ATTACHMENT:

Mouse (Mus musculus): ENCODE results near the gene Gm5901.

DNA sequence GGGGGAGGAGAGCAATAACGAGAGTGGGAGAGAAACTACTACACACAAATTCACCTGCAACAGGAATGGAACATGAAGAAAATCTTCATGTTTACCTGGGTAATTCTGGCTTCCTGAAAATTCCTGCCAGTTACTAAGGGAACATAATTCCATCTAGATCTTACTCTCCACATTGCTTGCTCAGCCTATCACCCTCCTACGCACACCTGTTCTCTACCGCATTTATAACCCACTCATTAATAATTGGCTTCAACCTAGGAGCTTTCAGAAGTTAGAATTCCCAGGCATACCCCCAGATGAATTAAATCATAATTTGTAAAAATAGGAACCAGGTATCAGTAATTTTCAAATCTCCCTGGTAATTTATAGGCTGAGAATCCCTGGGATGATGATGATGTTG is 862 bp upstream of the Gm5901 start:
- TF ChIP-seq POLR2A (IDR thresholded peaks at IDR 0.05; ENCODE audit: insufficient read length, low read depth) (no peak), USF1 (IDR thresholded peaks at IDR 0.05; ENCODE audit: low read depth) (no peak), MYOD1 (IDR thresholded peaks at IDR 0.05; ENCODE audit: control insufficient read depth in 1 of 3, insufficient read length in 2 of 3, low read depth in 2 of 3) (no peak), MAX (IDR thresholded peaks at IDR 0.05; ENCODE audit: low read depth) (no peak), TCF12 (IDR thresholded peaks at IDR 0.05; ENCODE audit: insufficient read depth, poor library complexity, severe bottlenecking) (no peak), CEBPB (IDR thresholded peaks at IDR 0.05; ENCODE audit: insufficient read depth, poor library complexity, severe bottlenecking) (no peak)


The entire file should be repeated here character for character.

Mouse (Mus musculus): ENCODE results near the gene Gm5901.

DNA sequence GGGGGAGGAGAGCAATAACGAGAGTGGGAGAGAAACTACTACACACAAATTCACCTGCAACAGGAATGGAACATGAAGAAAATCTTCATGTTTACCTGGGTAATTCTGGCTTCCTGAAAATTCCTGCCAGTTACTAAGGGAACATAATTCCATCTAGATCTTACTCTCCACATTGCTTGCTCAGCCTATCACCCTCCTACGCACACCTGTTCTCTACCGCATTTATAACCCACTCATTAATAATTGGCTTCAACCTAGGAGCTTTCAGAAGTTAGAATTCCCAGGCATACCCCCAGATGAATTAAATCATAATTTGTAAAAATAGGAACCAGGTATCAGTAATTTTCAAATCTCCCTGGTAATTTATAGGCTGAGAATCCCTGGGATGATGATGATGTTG is 862 bp upstream of the Gm5901 start:
- TF ChIP-seq POLR2A (IDR thresholded peaks at IDR 0.05; ENCODE audit: insufficient read length, low read depth) (no peak), USF1 (IDR thresholded peaks at IDR 0.05; ENCODE audit: low read depth) (no peak), MYOD1 (IDR thresholded peaks at IDR 0.05; ENCODE audit: control insufficient read depth in 1 of 3, insufficient read length in 2 of 3, low read depth in 2 of 3) (no peak), MAX (IDR thresholded peaks at IDR 0.05; ENCODE audit: low read depth) (no peak), TCF12 (IDR thresholded peaks at IDR 0.05; ENCODE audit: insufficient read depth, poor library complexity, severe bottlenecking) (no peak), CEBPB (IDR thresholded peaks at IDR 0.05; ENCODE audit: insufficient read depth, poor library complexity, severe bottlenecking) (no peak)